Each session will consist of In curriculum/in service training through the garden. This will b complemented by acti
A community development appraoch that integrates a range of partners, each with their own area of expertise, into a project designed to help bneficiaries reach support across their entire lives and needs base.


Overview

Aim The intention of this project is to introduce beneficiaries to an integrated range of support and remedial education covering curricular learning, healthcare, conservation, and life skills. The specific curricular skills developed would be science, maths, languages, and vocation-specific support.

Primary goals The modular design is intended to develop synergies with a series of specialist partners, in order to achieve and measure clear, well-adapted outcomes. Activities are designed to an ideal 5-year timeframe, with a one-year core plan and quarterly ongoing support thereafter.
The FTS project, covering in-curriculum topics, food security and community development, can also be run without partners. This would reduce overall project costs at the cost of the extended intervention frame.

Why these partners? Specific partners are variable given the particular location. Each partner has been selected for their expertise in a particular area, and it is these areas of expertise that must be filled in order for the project to be properly holistic in its support range.

How is it different for the funder?
As well as providing funding, the funder would provide C&C (command and control) locations. These would be places in which stakeholders could gather their data, photos, reports, posters and so on. They would also provide a clear independent reporting stream for the funder. The main benefit would be in locating the funder’s C&C locations within the social and community networks in a much more developed way than simple funding provision.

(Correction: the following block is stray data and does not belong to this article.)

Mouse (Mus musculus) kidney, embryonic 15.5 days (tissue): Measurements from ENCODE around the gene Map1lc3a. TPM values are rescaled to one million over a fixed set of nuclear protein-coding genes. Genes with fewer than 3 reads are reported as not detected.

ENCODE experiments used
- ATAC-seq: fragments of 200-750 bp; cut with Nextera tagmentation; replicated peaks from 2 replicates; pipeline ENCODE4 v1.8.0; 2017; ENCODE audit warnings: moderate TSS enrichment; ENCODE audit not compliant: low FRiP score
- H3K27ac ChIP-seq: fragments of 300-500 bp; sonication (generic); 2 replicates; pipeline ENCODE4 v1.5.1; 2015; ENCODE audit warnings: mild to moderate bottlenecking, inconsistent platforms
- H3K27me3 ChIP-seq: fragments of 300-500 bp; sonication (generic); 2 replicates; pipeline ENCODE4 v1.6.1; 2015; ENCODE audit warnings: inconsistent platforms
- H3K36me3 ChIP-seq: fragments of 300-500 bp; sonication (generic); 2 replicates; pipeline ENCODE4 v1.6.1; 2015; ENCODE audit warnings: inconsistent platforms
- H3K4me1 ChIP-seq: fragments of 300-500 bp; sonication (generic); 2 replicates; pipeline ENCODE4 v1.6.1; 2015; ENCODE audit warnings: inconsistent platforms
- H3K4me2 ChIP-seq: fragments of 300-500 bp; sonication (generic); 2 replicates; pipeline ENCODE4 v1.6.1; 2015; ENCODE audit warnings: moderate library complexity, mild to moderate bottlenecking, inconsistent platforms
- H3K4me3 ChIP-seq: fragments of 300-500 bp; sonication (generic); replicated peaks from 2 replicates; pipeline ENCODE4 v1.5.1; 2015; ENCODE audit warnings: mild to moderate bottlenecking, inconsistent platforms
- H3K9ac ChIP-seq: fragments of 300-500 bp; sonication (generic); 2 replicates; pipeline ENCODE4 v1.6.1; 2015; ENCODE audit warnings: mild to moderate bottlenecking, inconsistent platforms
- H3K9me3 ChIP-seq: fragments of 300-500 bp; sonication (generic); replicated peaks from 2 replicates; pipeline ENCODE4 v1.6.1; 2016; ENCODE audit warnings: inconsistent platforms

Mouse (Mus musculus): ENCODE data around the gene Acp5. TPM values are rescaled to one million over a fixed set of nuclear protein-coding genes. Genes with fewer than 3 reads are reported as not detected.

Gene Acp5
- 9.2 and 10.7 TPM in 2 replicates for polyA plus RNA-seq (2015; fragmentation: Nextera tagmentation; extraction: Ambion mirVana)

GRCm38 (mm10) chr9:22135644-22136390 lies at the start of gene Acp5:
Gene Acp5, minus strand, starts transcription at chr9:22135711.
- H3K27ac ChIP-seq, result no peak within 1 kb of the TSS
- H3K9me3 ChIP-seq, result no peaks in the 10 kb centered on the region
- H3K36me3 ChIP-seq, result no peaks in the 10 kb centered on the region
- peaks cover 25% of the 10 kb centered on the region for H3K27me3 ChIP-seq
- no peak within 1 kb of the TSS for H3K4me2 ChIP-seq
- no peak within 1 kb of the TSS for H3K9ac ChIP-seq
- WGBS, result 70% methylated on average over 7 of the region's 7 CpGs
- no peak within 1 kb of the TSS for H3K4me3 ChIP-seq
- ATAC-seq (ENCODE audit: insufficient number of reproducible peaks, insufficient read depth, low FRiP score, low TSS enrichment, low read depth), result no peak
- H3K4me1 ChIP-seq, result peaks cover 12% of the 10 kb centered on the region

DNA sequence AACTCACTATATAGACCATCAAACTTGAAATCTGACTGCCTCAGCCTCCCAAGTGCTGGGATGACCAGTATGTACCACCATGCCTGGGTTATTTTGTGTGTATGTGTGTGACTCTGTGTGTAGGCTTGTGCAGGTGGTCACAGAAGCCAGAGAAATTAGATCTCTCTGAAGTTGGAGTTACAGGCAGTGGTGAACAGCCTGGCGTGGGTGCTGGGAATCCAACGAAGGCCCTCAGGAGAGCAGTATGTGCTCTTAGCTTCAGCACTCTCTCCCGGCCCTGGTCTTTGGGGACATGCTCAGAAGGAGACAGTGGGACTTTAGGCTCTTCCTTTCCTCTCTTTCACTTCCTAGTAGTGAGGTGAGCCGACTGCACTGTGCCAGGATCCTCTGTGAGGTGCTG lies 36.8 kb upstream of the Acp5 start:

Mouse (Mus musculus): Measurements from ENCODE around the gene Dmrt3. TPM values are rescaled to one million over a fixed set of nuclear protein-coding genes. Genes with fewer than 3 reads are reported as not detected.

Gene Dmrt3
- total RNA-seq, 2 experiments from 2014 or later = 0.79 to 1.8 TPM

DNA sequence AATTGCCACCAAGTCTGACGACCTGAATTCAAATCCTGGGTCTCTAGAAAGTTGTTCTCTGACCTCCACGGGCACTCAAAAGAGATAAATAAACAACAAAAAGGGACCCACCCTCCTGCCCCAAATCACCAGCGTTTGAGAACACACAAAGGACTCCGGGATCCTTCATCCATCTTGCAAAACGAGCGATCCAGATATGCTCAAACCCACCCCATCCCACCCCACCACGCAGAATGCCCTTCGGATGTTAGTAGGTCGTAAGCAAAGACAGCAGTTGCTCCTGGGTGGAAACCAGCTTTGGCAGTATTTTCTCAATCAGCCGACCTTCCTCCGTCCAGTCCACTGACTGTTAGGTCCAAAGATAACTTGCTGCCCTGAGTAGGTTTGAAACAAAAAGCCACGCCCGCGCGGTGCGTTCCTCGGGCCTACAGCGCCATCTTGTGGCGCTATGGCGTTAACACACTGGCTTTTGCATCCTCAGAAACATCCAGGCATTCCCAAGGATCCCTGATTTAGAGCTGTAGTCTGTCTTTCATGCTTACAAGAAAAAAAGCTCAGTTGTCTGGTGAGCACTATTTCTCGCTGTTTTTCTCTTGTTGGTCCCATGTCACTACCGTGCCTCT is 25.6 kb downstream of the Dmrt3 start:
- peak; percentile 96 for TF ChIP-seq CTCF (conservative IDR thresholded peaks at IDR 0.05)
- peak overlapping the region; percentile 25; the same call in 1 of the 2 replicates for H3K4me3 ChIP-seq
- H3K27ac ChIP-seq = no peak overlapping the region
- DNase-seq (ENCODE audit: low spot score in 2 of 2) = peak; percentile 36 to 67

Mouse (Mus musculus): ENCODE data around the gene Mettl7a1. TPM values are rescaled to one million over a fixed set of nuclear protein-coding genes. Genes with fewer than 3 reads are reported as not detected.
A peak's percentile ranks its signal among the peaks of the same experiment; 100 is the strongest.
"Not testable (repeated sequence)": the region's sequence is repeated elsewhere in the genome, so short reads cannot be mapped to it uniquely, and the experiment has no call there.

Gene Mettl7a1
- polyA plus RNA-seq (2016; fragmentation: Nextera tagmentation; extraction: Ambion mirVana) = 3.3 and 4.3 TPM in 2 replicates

Problem statement The project is designed to address problems at several levels.
Education People are alienated from their education, with no epistemological access to it, and no interest in either the content of their education or the methods required for learning. This is compounded by unsuitable learning environments in a variety of ways, such as overly large classes, undertrained teachers, and so on. Finally, skill transfer levels across domains are extremely low.
Community: There is low use of available resources, such as community knowledge or practices, and there is not enough food or work.
NGOs NGOs work best when their focus is narrow. However, this causes many to operate in silos. As a result, they suffer from the same skills transfer problems that we see in education.
Hierarchies Too often, interventions are derailed by an existing authority, generally a hierarchy. The project is designed to place most weight and responsibility at the lowest possible point, thus reducing the potential impact of political structures.
Skills development Skills are not developed in a natural or autonomous manner; raer, they are learned in a narrow range. Interventions need to provide both the development and the encouragement and framework for ongoing development of skills after the intervention itself has finished.

Proposed solution The 12-session programme suggested here works by integrating education into participants lives in a much more basic manner than other courses. The idea is to teach and develop food security, community development, and educational content at once, by encouraging limited autonomy, resource maximisation, interest, and social behaviours around gained knowledge and abilities.
In short, people interact with the ready-to-hand rather than the present-at-hand, and this project makes a range of development and support options ready-to-hand.

Format The project will consist of 12 sessions integrated across activity types. These will comprise a standalone set of activities that can be done during school or work hours.

Each session will consist of In curriculum/in service training through the garden. This will b complemented by acti

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Published by: Feeding_the_Self on Oct 05, 2012